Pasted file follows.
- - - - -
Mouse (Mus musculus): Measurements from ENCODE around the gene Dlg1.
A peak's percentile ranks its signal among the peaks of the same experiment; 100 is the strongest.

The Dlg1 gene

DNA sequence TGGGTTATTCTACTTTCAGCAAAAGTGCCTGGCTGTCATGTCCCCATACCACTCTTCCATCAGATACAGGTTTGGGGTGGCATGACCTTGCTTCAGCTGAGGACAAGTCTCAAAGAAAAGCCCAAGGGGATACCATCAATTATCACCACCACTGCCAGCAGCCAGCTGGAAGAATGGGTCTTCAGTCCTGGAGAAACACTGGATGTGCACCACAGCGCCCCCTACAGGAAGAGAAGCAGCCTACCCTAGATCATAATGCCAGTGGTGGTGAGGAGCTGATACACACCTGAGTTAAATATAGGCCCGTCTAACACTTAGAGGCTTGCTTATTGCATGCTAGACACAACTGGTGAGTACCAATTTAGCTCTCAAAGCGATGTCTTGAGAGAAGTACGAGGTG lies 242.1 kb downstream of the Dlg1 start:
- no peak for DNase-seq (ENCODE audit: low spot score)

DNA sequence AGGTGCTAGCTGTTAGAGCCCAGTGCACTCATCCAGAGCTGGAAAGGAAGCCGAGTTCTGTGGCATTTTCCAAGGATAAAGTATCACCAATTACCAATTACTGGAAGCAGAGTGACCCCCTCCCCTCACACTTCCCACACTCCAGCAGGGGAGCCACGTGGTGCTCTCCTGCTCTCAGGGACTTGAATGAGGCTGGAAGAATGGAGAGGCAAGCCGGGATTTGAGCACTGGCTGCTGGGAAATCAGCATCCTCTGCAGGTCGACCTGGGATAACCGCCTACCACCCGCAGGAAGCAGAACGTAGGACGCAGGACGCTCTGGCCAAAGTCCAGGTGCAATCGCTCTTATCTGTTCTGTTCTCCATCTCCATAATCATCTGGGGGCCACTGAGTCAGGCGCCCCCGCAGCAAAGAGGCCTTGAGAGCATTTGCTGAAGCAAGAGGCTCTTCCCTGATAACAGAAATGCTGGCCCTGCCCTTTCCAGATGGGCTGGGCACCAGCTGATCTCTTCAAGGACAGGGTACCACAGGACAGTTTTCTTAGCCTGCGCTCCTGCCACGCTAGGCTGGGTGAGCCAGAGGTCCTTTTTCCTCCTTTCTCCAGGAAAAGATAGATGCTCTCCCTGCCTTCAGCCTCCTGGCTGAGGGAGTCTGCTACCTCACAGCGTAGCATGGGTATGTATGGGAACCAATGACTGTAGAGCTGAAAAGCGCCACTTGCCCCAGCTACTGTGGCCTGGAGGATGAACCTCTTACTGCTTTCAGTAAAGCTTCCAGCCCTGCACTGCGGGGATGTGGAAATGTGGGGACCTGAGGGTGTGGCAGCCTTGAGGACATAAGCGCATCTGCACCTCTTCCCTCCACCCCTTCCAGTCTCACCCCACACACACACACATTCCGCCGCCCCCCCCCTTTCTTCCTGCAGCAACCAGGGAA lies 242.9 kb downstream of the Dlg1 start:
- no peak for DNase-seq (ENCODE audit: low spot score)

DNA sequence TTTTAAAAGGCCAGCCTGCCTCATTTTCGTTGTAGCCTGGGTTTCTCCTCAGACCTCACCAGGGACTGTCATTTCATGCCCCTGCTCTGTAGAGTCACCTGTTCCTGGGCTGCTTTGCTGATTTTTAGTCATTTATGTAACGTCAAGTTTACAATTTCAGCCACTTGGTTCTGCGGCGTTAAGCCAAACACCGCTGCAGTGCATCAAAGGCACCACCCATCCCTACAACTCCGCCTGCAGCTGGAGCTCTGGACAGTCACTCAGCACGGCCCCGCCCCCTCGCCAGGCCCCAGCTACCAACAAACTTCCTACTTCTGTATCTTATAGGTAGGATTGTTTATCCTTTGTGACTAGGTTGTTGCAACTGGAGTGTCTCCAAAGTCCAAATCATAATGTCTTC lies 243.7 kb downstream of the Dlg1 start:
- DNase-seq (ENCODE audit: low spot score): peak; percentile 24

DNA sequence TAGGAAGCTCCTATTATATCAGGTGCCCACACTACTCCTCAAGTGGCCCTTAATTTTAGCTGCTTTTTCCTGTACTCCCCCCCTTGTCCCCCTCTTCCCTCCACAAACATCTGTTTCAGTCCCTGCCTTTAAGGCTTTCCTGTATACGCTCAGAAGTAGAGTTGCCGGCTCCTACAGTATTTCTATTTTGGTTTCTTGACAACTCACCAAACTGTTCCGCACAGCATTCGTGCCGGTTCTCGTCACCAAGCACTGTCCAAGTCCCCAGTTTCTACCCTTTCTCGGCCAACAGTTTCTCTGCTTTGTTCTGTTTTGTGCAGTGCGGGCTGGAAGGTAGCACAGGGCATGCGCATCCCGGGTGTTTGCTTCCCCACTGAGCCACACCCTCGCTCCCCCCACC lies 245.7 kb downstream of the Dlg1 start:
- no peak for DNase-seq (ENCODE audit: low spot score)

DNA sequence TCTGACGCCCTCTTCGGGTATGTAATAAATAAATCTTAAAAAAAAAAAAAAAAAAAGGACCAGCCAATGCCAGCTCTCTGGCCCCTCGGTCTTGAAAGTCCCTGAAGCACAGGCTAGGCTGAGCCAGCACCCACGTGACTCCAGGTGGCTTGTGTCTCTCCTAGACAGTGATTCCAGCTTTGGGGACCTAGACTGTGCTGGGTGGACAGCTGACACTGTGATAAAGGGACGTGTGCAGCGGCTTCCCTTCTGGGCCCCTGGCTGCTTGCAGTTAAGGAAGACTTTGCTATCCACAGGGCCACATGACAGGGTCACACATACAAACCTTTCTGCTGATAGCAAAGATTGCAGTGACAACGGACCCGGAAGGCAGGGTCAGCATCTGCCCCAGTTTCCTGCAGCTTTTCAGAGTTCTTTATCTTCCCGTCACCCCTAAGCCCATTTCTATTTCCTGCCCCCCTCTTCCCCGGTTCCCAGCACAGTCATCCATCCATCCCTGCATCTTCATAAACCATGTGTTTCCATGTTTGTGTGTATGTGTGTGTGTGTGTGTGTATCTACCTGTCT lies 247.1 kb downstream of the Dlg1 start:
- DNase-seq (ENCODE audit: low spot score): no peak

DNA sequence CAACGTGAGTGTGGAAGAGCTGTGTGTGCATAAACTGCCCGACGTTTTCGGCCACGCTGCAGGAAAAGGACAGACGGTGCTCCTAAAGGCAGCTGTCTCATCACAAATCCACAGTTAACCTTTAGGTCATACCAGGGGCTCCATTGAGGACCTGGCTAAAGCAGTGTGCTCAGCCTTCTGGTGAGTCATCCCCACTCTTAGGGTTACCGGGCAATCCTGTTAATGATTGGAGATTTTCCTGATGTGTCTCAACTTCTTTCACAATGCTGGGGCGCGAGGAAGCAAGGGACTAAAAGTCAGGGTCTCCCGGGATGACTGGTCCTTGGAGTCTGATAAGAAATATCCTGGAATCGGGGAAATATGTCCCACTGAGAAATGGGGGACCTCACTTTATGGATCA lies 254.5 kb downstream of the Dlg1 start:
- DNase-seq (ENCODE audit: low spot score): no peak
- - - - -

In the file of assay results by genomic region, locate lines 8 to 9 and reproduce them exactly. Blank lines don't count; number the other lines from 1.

DNA sequence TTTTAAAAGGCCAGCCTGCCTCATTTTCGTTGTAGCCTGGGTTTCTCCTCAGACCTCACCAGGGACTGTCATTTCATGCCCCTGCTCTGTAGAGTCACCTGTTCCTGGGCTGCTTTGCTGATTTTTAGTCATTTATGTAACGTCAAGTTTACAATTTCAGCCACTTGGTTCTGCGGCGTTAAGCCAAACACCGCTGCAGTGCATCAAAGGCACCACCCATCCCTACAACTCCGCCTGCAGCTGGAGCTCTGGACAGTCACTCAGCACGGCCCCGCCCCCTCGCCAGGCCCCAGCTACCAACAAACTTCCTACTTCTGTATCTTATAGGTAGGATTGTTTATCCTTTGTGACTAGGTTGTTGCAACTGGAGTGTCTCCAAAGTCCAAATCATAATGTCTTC lies 243.7 kb downstream of the Dlg1 start:
- DNase-seq (ENCODE audit: low spot score): peak; percentile 24